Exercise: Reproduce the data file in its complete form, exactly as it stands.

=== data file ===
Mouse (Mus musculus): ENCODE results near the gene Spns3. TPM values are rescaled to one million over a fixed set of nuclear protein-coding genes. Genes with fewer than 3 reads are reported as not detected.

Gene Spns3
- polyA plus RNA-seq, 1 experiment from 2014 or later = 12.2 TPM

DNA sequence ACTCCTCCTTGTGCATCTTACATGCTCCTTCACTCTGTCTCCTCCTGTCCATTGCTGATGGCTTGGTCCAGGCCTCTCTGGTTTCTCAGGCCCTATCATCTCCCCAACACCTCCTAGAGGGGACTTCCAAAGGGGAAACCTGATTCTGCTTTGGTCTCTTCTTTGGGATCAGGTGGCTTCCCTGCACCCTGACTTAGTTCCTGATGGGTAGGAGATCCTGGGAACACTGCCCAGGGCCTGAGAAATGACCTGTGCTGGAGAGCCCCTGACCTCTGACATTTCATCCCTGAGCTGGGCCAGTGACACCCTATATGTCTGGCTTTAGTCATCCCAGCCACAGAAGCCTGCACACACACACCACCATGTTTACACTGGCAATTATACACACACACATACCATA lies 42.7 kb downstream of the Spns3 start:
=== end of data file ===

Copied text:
Mouse (Mus musculus): ENCODE results near the gene Spns3. TPM values are rescaled to one million over a fixed set of nuclear protein-coding genes. Genes with fewer than 3 reads are reported as not detected.

Gene Spns3
- polyA plus RNA-seq, 1 experiment from 2014 or later = 12.2 TPM

DNA sequence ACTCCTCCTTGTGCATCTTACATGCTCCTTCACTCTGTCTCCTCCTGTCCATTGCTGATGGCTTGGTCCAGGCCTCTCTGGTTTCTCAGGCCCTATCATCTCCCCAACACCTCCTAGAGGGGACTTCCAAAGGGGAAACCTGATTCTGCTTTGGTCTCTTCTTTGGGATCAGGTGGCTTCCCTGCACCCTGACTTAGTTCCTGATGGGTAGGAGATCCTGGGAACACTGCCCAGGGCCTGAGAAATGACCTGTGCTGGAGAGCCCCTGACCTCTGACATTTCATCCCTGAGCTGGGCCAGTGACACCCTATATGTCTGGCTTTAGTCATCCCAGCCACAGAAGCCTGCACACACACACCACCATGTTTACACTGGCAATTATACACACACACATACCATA lies 42.7 kb downstream of the Spns3 start: